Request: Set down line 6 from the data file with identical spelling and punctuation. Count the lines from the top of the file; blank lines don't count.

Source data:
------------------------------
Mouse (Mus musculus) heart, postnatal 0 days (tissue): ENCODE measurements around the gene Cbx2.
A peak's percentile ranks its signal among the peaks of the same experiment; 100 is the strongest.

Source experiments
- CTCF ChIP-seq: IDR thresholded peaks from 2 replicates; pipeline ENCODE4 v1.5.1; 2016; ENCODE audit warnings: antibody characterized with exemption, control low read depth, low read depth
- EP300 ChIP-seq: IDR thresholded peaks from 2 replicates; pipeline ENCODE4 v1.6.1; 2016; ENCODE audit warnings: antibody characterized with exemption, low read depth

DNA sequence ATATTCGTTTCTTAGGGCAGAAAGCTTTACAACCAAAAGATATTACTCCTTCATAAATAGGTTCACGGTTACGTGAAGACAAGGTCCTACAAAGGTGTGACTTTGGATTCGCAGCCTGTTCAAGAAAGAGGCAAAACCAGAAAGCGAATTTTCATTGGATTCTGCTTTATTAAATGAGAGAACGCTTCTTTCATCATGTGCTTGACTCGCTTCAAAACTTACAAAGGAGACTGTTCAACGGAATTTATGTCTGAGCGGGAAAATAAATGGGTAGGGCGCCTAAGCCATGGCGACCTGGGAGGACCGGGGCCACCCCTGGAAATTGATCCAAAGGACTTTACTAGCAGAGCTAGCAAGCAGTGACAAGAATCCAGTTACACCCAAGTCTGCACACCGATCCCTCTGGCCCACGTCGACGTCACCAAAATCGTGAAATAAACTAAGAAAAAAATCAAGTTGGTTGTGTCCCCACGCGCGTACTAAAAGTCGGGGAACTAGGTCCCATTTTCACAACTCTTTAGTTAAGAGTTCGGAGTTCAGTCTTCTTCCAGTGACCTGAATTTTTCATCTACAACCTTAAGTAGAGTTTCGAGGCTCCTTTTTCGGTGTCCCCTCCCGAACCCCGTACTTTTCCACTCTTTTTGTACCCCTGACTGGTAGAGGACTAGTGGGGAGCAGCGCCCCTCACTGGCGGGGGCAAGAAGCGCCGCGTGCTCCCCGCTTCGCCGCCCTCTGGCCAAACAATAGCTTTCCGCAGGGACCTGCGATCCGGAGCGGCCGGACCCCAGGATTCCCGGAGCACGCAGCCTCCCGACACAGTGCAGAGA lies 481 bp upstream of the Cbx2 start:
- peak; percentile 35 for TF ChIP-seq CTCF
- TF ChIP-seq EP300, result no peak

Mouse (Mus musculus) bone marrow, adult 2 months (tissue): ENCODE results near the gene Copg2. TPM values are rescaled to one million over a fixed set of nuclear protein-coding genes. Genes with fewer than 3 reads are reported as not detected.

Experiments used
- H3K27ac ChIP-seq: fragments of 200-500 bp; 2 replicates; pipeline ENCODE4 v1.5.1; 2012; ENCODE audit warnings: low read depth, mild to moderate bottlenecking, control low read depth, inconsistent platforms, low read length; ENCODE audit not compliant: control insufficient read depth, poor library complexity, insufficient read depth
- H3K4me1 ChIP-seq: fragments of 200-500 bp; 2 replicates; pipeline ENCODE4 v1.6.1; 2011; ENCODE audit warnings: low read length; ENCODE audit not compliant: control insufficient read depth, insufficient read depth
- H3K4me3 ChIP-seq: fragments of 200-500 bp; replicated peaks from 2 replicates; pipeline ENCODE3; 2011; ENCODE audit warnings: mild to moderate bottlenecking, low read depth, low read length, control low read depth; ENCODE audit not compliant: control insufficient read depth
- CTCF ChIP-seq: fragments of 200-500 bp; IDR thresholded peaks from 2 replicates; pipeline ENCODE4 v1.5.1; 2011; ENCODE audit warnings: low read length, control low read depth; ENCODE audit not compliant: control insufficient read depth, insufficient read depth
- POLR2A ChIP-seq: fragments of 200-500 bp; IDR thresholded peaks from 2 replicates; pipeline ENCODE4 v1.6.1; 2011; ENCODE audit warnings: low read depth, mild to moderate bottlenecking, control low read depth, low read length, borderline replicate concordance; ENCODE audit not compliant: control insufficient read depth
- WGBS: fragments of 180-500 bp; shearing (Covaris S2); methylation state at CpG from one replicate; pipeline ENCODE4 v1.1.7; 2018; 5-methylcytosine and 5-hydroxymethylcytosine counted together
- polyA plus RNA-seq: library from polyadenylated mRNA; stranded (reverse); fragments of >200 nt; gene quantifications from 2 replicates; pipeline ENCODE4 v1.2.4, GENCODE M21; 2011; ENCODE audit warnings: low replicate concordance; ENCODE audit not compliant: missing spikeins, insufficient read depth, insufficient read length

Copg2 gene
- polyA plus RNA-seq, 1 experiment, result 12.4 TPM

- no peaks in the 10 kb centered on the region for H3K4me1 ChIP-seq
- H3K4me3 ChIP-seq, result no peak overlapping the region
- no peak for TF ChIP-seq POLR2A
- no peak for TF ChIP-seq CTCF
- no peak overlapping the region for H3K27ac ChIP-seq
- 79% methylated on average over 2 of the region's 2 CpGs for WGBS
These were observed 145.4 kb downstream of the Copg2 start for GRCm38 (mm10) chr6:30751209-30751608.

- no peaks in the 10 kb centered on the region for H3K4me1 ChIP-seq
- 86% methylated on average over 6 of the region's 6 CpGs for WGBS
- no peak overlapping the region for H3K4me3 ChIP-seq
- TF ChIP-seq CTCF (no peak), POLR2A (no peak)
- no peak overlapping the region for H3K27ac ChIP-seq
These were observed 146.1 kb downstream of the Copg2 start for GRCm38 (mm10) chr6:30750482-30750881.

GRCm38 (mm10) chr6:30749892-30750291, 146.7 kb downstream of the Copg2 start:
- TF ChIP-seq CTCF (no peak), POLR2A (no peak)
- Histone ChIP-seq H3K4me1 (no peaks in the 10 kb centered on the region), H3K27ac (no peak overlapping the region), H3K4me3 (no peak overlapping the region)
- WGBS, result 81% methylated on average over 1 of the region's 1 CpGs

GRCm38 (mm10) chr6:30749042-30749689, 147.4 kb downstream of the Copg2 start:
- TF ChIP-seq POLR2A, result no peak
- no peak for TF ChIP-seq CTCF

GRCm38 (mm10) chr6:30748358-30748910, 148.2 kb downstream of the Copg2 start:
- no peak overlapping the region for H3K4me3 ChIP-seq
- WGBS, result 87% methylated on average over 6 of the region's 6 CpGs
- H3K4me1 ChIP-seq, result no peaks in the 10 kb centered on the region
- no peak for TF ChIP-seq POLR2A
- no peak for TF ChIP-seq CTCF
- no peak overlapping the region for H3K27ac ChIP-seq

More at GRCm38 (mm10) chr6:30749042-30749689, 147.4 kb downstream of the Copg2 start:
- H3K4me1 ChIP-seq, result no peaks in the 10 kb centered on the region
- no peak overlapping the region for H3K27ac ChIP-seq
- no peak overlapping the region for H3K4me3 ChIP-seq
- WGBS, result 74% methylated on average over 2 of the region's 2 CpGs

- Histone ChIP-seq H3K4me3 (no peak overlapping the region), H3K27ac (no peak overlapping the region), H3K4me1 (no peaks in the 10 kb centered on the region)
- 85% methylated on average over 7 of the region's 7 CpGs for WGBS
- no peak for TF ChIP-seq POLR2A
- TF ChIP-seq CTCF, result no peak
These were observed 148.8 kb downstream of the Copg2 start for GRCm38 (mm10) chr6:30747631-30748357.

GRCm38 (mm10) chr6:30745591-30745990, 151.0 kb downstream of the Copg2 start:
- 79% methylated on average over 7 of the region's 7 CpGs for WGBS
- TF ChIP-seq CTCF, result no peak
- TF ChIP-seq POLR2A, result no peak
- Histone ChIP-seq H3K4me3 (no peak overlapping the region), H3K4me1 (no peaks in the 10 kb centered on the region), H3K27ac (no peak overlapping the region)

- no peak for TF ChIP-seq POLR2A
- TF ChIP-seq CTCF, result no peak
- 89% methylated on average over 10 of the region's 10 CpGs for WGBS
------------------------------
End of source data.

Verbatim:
DNA sequence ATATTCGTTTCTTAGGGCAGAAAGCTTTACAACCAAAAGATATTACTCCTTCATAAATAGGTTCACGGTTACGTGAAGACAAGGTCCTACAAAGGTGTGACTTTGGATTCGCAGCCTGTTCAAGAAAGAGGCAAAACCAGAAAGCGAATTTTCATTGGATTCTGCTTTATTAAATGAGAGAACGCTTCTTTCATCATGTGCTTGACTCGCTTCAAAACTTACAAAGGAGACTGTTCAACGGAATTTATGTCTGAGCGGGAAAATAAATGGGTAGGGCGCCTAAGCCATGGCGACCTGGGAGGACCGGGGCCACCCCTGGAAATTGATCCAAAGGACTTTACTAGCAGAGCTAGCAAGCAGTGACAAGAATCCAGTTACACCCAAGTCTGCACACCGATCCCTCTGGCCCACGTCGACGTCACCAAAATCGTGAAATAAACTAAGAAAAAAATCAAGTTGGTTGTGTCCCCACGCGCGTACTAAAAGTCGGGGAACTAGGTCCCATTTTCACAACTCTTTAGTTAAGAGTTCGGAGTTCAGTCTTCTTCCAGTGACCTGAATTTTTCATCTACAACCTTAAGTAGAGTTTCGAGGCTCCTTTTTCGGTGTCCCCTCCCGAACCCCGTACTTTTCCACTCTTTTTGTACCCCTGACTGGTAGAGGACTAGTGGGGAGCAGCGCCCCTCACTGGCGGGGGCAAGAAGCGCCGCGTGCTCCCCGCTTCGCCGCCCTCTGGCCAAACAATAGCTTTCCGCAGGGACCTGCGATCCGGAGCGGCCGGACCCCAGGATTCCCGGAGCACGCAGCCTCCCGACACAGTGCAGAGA lies 481 bp upstream of the Cbx2 start: